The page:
Do Parents’ Opinions Matter?

When the Division of Child Protection and Permanency (DCP&P) removes a child from the custody of a parent, the agency is entrusted with locating an appropriate placement for the child. That placement can be with relatives or non-relative resource caregivers. When concerns of abuse or neglect occur in placement, the allegations are investigated by the Institutional Abuse Investigation Unit (IAIU). The Division also conducts an investigation to determine whether the child has been abused or neglected.

What role does the parent play in these investigations? Are the parents consulted? Pursuant to the administrative code, the parents must be contacted and advised of the investigation, even where the parent does not have custody. But, what happens when the parent is the one who makes the referral alleging abuse or neglect by the caregivers?

The Division and IAIU are required to investigate the referral. But when the agency has failed to choose an appropriate placement in the child in that being abused or neglected in the placement, the agency obviously does not want to highlight its failures to the parent. After all, it was the parents alleged malfeasance that led to the state taking action it deemed superior to that of the parent.

Unfortunately, when a parent is accused of abuse or neglect, his/her concerns for the child often fall on deaf ears. Anecdotal experience supports the notion that trial courts are more inclined to rely upon the division and especially the law guardian than upon the parents. How, then, can the parent convince the court to take their concerns for potential abuse or neglect of your child in foster care seriously?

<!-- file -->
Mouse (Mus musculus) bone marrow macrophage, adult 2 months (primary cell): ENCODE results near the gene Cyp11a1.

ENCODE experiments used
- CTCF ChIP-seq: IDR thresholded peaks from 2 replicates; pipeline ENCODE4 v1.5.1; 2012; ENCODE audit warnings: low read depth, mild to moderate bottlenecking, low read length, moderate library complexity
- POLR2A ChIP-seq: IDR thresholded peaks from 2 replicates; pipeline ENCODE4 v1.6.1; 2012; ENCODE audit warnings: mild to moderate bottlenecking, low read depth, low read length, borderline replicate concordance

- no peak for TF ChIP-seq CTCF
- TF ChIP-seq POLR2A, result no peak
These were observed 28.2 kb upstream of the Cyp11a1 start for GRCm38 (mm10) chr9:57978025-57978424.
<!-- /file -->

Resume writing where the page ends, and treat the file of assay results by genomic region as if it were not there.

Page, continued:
Here are a few suggestions:

  1. Document changes in the child’s physical appearance or emotional state at visitation. If the child comes to visitation with the parent with bruises or marks, that should be noted in writing to the agency and perhaps to the court.
  2. Take pictures where appropriate to document injuries to the child.
  3. If abuse is suspected, ask the child about suspicious injuries in the presence of a worker who would have a duty to document what the child has said.
  4. Inconspicuously suggest to the law guardian that abuse may be at play. The law guardian has significantly more contact/access than the parents and can make surprise visits.
  5. We’re serious concerns arise, insist upon a Child interview and pose questions about what is going on in foster care to the judge to be asked of the child.

Unfortunately, parents accused of abuse or neglect are often given short shrift when they raise concerns for the well-being of their child. That does not mean that the parents should give up hope and stop advocating for their child. But it does call into question our system when a parent accused of abusing a child, who may ultimately be exonerated, is ignored when real abuse takes place in foster care.

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